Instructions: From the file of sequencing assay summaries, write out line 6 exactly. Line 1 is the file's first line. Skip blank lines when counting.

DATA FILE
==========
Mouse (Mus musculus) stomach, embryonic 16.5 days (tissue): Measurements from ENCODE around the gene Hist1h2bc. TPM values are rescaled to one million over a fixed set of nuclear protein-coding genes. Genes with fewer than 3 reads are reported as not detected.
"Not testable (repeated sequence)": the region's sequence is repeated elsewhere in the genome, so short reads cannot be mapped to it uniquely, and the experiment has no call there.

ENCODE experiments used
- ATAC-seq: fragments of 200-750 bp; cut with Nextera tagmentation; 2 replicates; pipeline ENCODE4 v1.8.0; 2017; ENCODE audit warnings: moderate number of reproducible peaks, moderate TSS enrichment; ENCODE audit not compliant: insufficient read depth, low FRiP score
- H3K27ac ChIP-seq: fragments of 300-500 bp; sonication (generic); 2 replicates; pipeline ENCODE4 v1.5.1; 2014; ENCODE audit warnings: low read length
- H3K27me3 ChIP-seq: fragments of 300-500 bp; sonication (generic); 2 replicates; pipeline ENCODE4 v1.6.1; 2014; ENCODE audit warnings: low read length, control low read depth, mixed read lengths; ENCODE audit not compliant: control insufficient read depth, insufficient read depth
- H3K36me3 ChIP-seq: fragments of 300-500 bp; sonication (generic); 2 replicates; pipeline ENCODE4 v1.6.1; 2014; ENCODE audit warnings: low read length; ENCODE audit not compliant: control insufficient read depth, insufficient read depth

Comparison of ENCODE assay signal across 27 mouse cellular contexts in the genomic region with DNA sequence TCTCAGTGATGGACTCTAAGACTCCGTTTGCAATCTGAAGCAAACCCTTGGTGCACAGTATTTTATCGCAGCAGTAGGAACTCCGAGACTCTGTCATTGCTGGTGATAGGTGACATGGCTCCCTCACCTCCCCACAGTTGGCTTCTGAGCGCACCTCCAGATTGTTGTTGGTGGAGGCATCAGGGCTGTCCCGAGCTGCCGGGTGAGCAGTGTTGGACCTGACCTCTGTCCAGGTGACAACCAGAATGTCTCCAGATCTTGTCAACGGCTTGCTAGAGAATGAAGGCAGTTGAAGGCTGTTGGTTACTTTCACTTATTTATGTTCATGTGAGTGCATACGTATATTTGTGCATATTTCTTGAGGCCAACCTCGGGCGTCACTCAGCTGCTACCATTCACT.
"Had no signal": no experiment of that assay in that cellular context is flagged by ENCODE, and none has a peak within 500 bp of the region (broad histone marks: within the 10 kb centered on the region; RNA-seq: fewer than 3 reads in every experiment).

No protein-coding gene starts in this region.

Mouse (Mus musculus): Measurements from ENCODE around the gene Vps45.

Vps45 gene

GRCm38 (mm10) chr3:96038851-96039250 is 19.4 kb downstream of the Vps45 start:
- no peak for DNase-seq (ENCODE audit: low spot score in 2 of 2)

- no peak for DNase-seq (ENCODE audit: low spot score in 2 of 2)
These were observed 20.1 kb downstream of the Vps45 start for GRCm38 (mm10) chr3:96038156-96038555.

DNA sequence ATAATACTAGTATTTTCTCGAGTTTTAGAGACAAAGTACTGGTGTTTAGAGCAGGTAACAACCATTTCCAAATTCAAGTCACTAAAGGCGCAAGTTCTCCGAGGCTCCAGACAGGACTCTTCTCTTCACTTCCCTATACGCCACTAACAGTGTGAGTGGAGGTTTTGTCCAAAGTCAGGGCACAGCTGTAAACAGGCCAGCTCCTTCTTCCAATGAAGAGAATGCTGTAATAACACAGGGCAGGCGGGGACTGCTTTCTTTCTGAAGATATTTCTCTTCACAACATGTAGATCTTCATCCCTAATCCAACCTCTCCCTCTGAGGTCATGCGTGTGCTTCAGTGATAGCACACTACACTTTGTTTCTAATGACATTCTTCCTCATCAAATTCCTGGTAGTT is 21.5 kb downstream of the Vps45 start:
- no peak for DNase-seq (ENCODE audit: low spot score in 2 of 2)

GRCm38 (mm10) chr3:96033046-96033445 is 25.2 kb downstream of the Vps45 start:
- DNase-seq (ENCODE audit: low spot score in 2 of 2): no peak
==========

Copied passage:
- H3K27me3 ChIP-seq: fragments of 300-500 bp; sonication (generic); 2 replicates; pipeline ENCODE4 v1.6.1; 2014; ENCODE audit warnings: low read length, control low read depth, mixed read lengths; ENCODE audit not compliant: control insufficient read depth, insufficient read depth